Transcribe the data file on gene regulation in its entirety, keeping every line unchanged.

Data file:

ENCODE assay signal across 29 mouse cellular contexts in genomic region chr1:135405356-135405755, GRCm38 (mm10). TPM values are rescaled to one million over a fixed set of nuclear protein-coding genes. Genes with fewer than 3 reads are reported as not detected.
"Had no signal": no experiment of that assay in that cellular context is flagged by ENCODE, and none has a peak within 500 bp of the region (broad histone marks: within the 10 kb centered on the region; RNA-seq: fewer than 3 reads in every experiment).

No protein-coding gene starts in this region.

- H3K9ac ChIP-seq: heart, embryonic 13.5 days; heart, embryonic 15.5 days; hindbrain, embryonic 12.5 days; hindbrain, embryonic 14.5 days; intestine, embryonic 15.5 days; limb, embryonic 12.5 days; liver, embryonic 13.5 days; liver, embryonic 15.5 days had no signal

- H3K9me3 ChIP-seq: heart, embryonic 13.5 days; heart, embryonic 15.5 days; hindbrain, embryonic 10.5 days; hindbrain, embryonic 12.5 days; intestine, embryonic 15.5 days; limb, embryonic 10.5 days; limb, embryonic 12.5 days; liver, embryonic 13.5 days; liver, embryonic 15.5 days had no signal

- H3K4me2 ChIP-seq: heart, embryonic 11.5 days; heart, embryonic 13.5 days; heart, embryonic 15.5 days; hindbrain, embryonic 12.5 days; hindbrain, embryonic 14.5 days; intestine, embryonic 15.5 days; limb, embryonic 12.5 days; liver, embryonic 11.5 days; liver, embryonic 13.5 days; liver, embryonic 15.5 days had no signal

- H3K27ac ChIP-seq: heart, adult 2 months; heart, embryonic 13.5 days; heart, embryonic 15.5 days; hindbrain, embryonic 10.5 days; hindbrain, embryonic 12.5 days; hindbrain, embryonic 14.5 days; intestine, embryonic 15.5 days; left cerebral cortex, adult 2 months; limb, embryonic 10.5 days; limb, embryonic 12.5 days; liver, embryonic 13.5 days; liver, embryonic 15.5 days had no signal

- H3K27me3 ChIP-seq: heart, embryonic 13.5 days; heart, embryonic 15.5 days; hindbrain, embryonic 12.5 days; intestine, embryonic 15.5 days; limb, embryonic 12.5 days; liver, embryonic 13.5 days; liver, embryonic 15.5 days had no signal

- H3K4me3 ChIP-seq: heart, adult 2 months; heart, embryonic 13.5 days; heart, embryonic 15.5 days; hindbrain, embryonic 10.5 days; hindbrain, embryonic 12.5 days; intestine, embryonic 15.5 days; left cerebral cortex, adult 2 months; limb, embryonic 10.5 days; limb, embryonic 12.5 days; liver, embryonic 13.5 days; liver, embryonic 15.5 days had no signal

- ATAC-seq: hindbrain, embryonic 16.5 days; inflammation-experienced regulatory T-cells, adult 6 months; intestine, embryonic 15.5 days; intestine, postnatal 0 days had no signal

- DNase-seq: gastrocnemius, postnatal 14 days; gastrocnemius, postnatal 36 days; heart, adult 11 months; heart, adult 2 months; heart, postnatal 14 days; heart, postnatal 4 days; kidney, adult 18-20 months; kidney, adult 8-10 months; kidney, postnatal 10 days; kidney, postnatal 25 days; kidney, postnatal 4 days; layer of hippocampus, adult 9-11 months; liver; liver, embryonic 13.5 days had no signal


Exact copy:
ENCODE assay signal across 29 mouse cellular contexts in genomic region chr1:135405356-135405755, GRCm38 (mm10). TPM values are rescaled to one million over a fixed set of nuclear protein-coding genes. Genes with fewer than 3 reads are reported as not detected.
"Had no signal": no experiment of that assay in that cellular context is flagged by ENCODE, and none has a peak within 500 bp of the region (broad histone marks: within the 10 kb centered on the region; RNA-seq: fewer than 3 reads in every experiment).

No protein-coding gene starts in this region.

- H3K9ac ChIP-seq: heart, embryonic 13.5 days; heart, embryonic 15.5 days; hindbrain, embryonic 12.5 days; hindbrain, embryonic 14.5 days; intestine, embryonic 15.5 days; limb, embryonic 12.5 days; liver, embryonic 13.5 days; liver, embryonic 15.5 days had no signal

- H3K9me3 ChIP-seq: heart, embryonic 13.5 days; heart, embryonic 15.5 days; hindbrain, embryonic 10.5 days; hindbrain, embryonic 12.5 days; intestine, embryonic 15.5 days; limb, embryonic 10.5 days; limb, embryonic 12.5 days; liver, embryonic 13.5 days; liver, embryonic 15.5 days had no signal

- H3K4me2 ChIP-seq: heart, embryonic 11.5 days; heart, embryonic 13.5 days; heart, embryonic 15.5 days; hindbrain, embryonic 12.5 days; hindbrain, embryonic 14.5 days; intestine, embryonic 15.5 days; limb, embryonic 12.5 days; liver, embryonic 11.5 days; liver, embryonic 13.5 days; liver, embryonic 15.5 days had no signal

- H3K27ac ChIP-seq: heart, adult 2 months; heart, embryonic 13.5 days; heart, embryonic 15.5 days; hindbrain, embryonic 10.5 days; hindbrain, embryonic 12.5 days; hindbrain, embryonic 14.5 days; intestine, embryonic 15.5 days; left cerebral cortex, adult 2 months; limb, embryonic 10.5 days; limb, embryonic 12.5 days; liver, embryonic 13.5 days; liver, embryonic 15.5 days had no signal

- H3K27me3 ChIP-seq: heart, embryonic 13.5 days; heart, embryonic 15.5 days; hindbrain, embryonic 12.5 days; intestine, embryonic 15.5 days; limb, embryonic 12.5 days; liver, embryonic 13.5 days; liver, embryonic 15.5 days had no signal

- H3K4me3 ChIP-seq: heart, adult 2 months; heart, embryonic 13.5 days; heart, embryonic 15.5 days; hindbrain, embryonic 10.5 days; hindbrain, embryonic 12.5 days; intestine, embryonic 15.5 days; left cerebral cortex, adult 2 months; limb, embryonic 10.5 days; limb, embryonic 12.5 days; liver, embryonic 13.5 days; liver, embryonic 15.5 days had no signal

- ATAC-seq: hindbrain, embryonic 16.5 days; inflammation-experienced regulatory T-cells, adult 6 months; intestine, embryonic 15.5 days; intestine, postnatal 0 days had no signal

- DNase-seq: gastrocnemius, postnatal 14 days; gastrocnemius, postnatal 36 days; heart, adult 11 months; heart, adult 2 months; heart, postnatal 14 days; heart, postnatal 4 days; kidney, adult 18-20 months; kidney, adult 8-10 months; kidney, postnatal 10 days; kidney, postnatal 25 days; kidney, postnatal 4 days; layer of hippocampus, adult 9-11 months; liver; liver, embryonic 13.5 days had no signal